Task Initiation Executive Functioning StrategiesTask initiation is one of the many executive functioning skills that can be a big problem for kids. It happens to all of us. We procrastinate. From the youngest toddler to the oldest among us, we all procrastinate in one way or another. Hey, that stack of bills mixed with junk mail over there on the counter has been calling my name for a couple of weeks now. But procrastination can be a real issue when it gets out of hand or effects every part of life. One of the essential skills that make up executive functioning skills is task initiation.
Task Initiation Executive Functioning Strategies
Task initiation for non-preferred activities might show up with your child when they are told to clean their room or put on their shoes. As parents, we know the struggle that is getting kids to get moving! However, there is a point when procrastination is normal for kids and when it becomes a problem that influences functional skills.
Task Initiation is one Executive Functioning Skill
Initiating a task, whether it be a preferred activity or one that isn't so preferred (Hellllllo, math homework!), requires several OTHER executive functioning skills: planning, priotitizing, time management, organization, impulse control, attention, and working memory. Despite all of these potential areas of task completion breakdown, the biggest issue is often just getting started.These easy strategies are tips and tricks that can help kids get started on a task. Either a big job or a small task can seem overwhelming at times. Try using these strategies to help with task initiation.
This is one strategy that can help kids with task initiation. Sometimes, the strategies that you see outlined for procrastination are aimed at older children or high school aged students up through adults. But what about the kids who struggle with procrastination at a younger age? The kids who are beyond age-appropriate levels of not wanting to initiate tasks can be too young developmentally for the procrastination tips that are typically recommended.
Use a timer to help kids with task initiation
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This easy trick can help kids with task initiation needed to get started on activities. You'll need a game timer that can be found in many board games. With your child, identify the task that needs to be done. This may be a big project like cleaning a bedroom or a smaller job like tackling the homework folder. Next, break down the tasks. You can write them out in list form or write them on post-it notes that can be pulled off and crumbled up as each job is completed. Once you've identified the list of tasks, make a mini-goal to get started. This might be as simple as just reading through the instructions or starting to clean up toys on the floor. For this mini-goal, your child can work with the game timer until the sand has all fallen to the bottom. By working until the intended time has passed, your child has started the job and tackled the biggest issue with procrastination: getting started!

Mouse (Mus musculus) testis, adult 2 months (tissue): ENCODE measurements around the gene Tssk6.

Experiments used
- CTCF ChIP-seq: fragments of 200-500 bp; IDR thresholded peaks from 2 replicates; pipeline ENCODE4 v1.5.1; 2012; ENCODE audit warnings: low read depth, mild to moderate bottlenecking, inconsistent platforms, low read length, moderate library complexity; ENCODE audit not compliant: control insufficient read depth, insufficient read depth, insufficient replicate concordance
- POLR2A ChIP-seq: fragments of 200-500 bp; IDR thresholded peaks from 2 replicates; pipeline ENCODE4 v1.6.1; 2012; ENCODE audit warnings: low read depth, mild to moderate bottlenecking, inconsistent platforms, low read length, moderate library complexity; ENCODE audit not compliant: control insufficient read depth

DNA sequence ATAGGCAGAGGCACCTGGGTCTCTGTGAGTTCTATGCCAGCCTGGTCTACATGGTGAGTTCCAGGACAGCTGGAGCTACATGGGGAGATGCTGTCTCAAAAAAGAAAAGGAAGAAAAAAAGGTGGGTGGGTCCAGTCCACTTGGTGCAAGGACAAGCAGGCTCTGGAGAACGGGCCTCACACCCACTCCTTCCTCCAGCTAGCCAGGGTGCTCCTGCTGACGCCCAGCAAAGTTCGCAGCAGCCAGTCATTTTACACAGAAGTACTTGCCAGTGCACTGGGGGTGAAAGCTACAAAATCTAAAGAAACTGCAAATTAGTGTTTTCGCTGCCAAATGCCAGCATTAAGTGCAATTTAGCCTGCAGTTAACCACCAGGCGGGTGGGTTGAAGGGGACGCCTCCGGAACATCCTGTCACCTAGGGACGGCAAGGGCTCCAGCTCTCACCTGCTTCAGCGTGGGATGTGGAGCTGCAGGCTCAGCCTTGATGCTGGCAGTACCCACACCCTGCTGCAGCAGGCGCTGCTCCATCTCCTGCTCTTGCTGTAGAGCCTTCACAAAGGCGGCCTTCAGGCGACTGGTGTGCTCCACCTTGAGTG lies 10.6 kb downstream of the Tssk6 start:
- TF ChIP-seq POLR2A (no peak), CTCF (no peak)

There are many game timers on the market that are perfect for addressing task initiation:
This set comes in a combo set with 30-second, 1-minute, 2-minute, 3-minute, 5-minute, and 10-minute increments.
Try this visual timer with a warning light and optional auditory timer.
More tips to help kids get started and overcome procrastination
Break down tasks
Identify the task
Make mini goals
Create a habit tracker
Make a goal journal
Tell someone else what you'll accomplish
Use a picture schedule for younger kids
Create a contract
Use a timer for the whole task
Designated time slot to do specific tasks (like a set homework time)
Use digital timers (on a smart phone or an app)
Looking for more information on executive functioning skills? Like my new Facebook page, Executive Functioning Toolbox for informative posts and resources from around the web.
You can check out our Attention page and Organization page here on the site for more executive functioning skill activities.